A spring walk up Pendle Hill 4

A Pendle Hill walk

Pendle Hill dominates the East Lancashire skyline and, standing at 1,835 ft, it’s visible from the surrounding area. It’s known for its links to the Witch Trials of 1612, and is a beautiful spot for a day trip.

A view of Pendle Hill

It’s a hill I’ve climbed once before (probably about six years ago), but on that occasion myself and a group of friends simply climbed up and down the same way. This time I was keen to take a longer route  and explore more of the local area.

Witch signs on the Pendle Way

There are ample walks for the area but we selected a route which said was about five miles and took us past reservoirs, across some farmland, up the hill and then to another reservoir.

We parked in the village of Barley, which is a short walk away from the hill. There’s a large car park (parking costs £1 and there’s an honesty box), but by the time we’d arrived it was quite full so we parked on the road outside it instead.

The village of Barley

The walk started by a walk through the village to a track, which led up to a reservoir.

Walking towards the reservoirs near Barley

Black Moss Reservoir with Pendle Hill in the background

We strolled around this up to a farm house and then past a collection of cottages – including a field with a number of friendly horses in.

A country lane near Pendle Hill


The next section was a walk through a number of fields before finally reaching the base of the hill.

Climbing a sty across farmland

This is where the walk started to get busier – and steeper!

Pendle Hill sign

It wasn’t the easiest climb up (I’m moderately unfit!) especially on a hot day, but with a few rest stops it didn’t take too long until we reached the summit.

The ascent up Pendle Hill

Visitors climbing Pendle Hill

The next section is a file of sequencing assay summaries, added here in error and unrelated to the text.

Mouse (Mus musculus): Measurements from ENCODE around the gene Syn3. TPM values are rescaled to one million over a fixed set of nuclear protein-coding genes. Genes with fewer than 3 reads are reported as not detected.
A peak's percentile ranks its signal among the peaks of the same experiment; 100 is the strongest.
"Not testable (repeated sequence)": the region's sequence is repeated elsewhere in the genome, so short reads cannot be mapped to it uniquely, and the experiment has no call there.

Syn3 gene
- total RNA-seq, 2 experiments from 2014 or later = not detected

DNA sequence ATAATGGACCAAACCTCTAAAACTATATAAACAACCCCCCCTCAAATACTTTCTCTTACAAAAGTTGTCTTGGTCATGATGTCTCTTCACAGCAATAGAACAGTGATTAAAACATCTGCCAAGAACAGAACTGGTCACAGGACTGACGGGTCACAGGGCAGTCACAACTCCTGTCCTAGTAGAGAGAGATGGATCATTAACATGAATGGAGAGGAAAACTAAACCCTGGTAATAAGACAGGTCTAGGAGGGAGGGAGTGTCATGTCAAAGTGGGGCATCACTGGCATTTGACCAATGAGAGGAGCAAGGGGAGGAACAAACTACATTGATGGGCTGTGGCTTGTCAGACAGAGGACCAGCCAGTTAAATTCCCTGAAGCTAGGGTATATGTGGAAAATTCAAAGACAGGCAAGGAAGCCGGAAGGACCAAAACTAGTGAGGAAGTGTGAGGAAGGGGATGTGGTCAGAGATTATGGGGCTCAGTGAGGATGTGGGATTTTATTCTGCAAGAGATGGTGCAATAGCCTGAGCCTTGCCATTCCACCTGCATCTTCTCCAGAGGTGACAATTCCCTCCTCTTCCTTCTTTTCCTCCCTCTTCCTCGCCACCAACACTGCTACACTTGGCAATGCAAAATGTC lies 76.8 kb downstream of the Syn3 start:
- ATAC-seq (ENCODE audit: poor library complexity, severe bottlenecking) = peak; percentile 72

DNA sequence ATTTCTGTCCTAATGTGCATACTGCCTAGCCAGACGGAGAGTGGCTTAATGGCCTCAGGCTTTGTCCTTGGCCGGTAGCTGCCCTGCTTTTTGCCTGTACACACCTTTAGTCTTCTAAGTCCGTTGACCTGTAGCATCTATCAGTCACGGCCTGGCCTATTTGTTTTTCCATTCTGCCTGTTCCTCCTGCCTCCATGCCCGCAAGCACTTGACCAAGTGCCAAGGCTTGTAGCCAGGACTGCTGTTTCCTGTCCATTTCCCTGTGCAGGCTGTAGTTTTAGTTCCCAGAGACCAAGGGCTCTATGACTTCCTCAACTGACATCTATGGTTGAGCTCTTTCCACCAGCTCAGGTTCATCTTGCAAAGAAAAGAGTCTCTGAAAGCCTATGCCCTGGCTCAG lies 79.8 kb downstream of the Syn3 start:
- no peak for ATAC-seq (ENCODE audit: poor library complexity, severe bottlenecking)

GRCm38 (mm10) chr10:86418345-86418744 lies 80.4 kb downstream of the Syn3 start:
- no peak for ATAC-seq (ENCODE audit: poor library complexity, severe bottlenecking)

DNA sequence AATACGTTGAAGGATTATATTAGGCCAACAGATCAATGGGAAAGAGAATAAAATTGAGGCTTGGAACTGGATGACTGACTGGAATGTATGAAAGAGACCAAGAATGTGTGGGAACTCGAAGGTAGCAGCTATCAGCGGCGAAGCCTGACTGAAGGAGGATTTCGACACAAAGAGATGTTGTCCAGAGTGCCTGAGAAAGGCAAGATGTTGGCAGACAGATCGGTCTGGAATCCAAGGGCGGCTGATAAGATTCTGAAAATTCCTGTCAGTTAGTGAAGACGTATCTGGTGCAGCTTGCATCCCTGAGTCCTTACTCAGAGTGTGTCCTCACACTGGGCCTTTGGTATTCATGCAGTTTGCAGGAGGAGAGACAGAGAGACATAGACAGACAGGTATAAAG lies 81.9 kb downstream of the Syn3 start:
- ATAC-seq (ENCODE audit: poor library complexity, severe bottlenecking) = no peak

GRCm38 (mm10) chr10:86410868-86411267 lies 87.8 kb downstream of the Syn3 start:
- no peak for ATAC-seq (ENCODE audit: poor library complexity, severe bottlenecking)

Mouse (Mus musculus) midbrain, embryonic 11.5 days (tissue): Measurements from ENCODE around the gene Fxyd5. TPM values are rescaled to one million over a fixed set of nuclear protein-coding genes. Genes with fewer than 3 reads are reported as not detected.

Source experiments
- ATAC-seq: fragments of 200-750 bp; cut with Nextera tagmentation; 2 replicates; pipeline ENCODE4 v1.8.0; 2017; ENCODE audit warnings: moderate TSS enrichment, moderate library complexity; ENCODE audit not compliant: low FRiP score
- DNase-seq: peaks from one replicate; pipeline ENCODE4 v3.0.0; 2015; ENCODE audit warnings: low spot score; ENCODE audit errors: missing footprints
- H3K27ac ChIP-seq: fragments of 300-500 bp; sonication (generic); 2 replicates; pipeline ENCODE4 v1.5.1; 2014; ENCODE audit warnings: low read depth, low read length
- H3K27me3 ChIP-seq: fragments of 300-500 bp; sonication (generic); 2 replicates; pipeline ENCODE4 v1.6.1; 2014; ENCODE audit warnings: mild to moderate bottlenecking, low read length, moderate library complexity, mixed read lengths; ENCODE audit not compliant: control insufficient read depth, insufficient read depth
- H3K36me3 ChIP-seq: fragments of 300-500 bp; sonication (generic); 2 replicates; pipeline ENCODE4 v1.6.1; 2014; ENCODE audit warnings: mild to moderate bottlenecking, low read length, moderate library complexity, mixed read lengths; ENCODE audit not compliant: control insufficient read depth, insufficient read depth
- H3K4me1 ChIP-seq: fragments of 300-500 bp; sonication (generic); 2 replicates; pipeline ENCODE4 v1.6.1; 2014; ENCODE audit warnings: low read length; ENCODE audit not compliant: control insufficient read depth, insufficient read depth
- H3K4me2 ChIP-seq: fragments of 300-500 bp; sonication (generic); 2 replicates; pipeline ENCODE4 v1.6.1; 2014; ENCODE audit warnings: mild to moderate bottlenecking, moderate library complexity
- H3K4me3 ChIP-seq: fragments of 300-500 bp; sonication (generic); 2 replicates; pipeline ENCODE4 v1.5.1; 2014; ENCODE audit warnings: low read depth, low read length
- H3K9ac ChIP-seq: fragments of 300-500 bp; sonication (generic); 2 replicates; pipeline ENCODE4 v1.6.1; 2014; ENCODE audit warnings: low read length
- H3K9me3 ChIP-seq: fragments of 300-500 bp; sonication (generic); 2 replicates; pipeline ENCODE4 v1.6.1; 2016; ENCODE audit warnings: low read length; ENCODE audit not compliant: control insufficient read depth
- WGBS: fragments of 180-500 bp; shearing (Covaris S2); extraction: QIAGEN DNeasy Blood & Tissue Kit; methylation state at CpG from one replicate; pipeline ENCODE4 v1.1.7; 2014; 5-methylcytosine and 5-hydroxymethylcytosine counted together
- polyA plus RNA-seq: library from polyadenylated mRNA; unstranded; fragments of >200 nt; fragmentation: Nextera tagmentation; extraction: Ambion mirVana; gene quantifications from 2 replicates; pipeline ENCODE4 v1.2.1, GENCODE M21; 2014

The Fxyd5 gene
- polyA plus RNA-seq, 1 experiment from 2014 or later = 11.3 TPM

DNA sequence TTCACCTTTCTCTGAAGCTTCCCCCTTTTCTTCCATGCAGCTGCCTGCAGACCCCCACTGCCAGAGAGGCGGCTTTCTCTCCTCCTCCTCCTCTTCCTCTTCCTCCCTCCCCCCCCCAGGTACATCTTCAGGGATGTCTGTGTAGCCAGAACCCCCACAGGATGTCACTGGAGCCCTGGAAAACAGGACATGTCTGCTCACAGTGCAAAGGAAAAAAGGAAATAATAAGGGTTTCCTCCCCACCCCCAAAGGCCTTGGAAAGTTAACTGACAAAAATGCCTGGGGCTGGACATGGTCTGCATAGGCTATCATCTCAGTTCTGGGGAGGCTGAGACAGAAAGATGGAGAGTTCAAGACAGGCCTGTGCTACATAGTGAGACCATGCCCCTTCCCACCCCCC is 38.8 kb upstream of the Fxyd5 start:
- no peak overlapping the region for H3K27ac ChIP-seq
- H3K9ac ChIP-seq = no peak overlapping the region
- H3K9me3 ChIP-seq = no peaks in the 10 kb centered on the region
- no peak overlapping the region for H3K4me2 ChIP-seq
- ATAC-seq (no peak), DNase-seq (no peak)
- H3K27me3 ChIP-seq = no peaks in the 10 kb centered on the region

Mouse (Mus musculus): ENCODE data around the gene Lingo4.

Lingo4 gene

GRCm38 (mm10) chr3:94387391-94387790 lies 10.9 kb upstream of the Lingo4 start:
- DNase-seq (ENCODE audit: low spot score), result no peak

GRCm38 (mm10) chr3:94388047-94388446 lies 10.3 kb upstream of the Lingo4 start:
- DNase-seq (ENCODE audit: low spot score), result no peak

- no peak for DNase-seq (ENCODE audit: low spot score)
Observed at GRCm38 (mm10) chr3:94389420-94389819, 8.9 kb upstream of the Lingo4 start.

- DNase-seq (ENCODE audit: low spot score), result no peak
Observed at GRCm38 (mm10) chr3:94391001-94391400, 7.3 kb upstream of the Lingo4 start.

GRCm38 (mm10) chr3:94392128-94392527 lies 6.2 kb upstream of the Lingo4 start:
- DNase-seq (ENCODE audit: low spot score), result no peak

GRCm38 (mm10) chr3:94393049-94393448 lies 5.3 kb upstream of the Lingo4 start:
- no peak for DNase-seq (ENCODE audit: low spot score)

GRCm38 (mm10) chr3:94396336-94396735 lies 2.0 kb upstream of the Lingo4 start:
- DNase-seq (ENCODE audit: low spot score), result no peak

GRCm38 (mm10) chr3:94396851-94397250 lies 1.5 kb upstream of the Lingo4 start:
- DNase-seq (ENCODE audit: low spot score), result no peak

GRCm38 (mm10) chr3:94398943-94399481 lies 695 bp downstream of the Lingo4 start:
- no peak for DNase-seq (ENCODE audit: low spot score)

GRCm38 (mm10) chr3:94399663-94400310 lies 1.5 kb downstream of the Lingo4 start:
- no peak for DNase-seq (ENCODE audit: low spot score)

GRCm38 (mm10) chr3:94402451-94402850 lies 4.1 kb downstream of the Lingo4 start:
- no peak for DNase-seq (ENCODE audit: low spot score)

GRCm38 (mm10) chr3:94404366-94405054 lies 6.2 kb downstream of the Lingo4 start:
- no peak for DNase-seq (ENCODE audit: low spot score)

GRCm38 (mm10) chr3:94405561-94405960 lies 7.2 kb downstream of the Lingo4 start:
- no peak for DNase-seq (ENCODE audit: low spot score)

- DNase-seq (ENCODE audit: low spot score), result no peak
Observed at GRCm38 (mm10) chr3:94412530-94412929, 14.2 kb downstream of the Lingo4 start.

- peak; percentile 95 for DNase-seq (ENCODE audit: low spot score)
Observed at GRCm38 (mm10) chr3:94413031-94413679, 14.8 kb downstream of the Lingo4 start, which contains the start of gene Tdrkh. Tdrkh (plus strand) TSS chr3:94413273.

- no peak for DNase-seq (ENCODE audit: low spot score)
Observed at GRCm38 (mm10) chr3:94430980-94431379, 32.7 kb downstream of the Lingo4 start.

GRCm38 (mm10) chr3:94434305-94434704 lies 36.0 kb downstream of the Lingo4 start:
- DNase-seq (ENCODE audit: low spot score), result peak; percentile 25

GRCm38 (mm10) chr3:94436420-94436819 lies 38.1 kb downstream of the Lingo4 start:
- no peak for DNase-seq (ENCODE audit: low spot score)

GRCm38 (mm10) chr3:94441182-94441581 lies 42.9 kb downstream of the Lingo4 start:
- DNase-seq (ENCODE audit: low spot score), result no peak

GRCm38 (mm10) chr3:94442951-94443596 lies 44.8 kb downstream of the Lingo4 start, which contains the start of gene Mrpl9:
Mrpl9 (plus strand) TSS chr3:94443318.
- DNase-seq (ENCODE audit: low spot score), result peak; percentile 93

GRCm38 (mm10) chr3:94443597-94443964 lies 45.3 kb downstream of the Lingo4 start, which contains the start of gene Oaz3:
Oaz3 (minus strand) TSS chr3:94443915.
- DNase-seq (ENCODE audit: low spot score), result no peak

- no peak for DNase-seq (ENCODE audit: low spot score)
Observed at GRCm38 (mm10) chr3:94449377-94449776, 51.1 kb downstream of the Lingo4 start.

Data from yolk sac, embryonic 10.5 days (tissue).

View from near the summit of Pendle Hill

And then – it was worth it! The views across the countryside were wide-ranging and despite a bit of mist, there was plenty to admire.

View from the peak of Pendle Hill

Pendle Hill views

We then carried on to the trip point and followed another path which led along the top of the hill.

The Trig Point on top of Pendle Hill

A flagged path then led the way away from the summit, following the curve of a stream making its way through the fields.

Flagged path down Pendle Hill

Stream leading down Pendle Hill

This part of the walk was much quieter and we didn’t see too many fellow walkers during this section. It felt like we had the countryside all to ourselves and was a stark contrast compared with the climb up.

At this point, the route were were following became less clear so we decided to just follow the stream round to keep on course.

The hills surrounding Pendle Hill

This eventually led us to the Pendle Way, a larger track, which then took us past the Upper Ogden Reservoir.

The Pendle Way

Odgen Reservoir, near Pendle Hill

The Pendle Way towards Barley

Continuing round this track, we then reached the village of Barley again.

In all, the walk was around 11 km (measured using my Strava app) and took us about two and a half hours (including a little rest at the summit). It was fairly strenuous in places but the descent was much easier and extremely pleasant. A beautiful way to spend a spring afternoon in Lancashire.

A spring walk up Pendle Hill

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